VVPAT slips 'not designed for counting': ECI tells Supreme Court

If manual verification is impossible, why didn't the Election Commission say so at once? And why are reports from Kasargod at odds with its 'confirmation'?

A policeman guards a set of VVPAT (voter-verified paper audit trail) machines during a demo session by the Election Commission in Bengaluru (photo: National Herald archives)
A policeman guards a set of VVPAT (voter-verified paper audit trail) machines during a demo session by the Election Commission in Bengaluru (photo: National Herald archives)

AJ Prabal

The Election Commission on Thursday, 18 April, told the Supreme Court that the report by The Quint in 2020 that there was a mismatch between the ECI’s live voter count and actual votes polled was wrong.

The Commission also told the court that the media report had erroneously compared the approximate voter turnout shown on the ECI website with the actual votes polled.

It failed to explain, though, why it had not cleared the air for the past four or five years.

The Election Commission also told the court that all media reports about any mismatch between VVPAT slips and the EVM counts were false.

Earlier today, it contested reports—indeed, called them false—that claimed that during a mock test of EVM-VVPAT machines this week in Kasargod, Kerala, a few VVPATs printed extra slips showing votes to the BJP.

Polling agents on behalf of both the UDF and LDF had complained that this happened in relation to four machines in two rounds of tests. Each time the lotus symbol button was pressed along with all the other nine buttons (including the NOTA)—and once even when the lotus button was not pressed at all—the machines printed two slips for the BJP instead of one.

This was corrected in the third round after the two Congress and CPI(M) candidates complained. Our correspondent's conversation with the assistant returning officer in Kasargod bears out the same account of events.

The Election Commission, however, told the court that it had <confirmed> with the returning officer and the report was ‘wrong’.

It is not clear what action the Election Commission plans to take against the polling agents if they deliberately ‘lied’. Has the Election Commission filed any FIR, for example? We have no clarity on this yet.

What the Election Commission has done is stoutly defend the EVM system — largely on its own say-so — and told the court that every unit is tested and sealed before representatives of all contesting candidates. There is no possibility of tampering with the system or manipulating the votes, it claimed.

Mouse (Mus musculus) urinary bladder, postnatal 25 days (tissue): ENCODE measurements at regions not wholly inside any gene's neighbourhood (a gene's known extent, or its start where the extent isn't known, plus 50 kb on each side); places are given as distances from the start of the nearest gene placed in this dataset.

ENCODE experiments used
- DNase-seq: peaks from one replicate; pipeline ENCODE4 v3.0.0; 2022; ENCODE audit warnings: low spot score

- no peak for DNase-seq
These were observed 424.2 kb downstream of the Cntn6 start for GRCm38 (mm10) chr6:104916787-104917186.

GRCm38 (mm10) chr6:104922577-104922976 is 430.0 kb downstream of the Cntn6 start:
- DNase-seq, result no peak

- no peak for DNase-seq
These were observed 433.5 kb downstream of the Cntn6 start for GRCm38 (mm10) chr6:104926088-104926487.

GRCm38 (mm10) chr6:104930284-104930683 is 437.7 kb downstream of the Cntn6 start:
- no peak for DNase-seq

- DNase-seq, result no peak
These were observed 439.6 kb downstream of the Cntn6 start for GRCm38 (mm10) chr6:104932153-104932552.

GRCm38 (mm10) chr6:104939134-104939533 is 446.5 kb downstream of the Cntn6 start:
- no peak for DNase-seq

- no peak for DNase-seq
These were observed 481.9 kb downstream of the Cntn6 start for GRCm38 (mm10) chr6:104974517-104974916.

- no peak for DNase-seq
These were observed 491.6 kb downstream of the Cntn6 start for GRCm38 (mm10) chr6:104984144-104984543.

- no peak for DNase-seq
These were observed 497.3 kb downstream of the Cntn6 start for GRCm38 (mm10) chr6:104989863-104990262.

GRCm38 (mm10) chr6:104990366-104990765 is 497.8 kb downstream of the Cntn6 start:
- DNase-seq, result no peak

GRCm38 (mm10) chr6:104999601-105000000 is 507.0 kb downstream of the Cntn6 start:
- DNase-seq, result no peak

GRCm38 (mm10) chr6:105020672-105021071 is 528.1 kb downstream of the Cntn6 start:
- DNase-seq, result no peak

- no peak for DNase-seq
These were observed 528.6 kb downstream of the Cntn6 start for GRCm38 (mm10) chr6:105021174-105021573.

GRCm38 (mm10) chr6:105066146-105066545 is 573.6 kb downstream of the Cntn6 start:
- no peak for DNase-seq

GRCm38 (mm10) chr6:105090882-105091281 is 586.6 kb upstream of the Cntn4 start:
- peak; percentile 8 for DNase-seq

The most remarkable admission by the Commission, however, was that the VVPAT slips are too small, flimsy and sticky to be counted. Apparently, they were not 'designed' to be counted.

This admission reduces the entire proceedings before the court quite meaningless at a single stroke. For the general election this year, with the first phase of polling being scheduled for Friday, 19 April, there is clearly no time for correcting this omission.

The Election Commission is also yet to explain why it has consistently refused to meet a delegation of opposition leaders to discuss their apprehensions about the system and review their suggestions for improvement. The suspicion that the Commission did not want to meet the delegation because it would require it to admit to the design flaws can only get stronger after today's admission.

It is noteworthy that earlier this week, the Central Information Commission responded to an RTI application from retired IAS officer M.G. Devasahayam.

He had sent a query in July 2022, asking what action the Election Commission had taken on a representation on the EVM sent in by a group of eminent citizens. The Election Commission had maintained a studied silence and failed to reply within the stipulated one-month period. When an appeal was filed, that too was not entertained by the Election Commission, prompting the applicant to approach the CIC.

Remarkably, according to media reports, the Election Commission failed to give any satisfactory explanation of its conduct before the CIC.

Now, to come back to the case of the EVM-VVPAT verification, there being no time limit for the court to give its judgement in the case, it may or may not be delivered in the next few days.

So far, the court has been clearly unsympathetic and unconvinced by pleas to restore the voters’ trust in the system. The justices have already made it clear that "every action" of the Election Commission or the government cannot be held to be suspicious — so what's one more black hole for answers to disappear into?

No, nothing suspicious about it, or about yet another 'false trail'.

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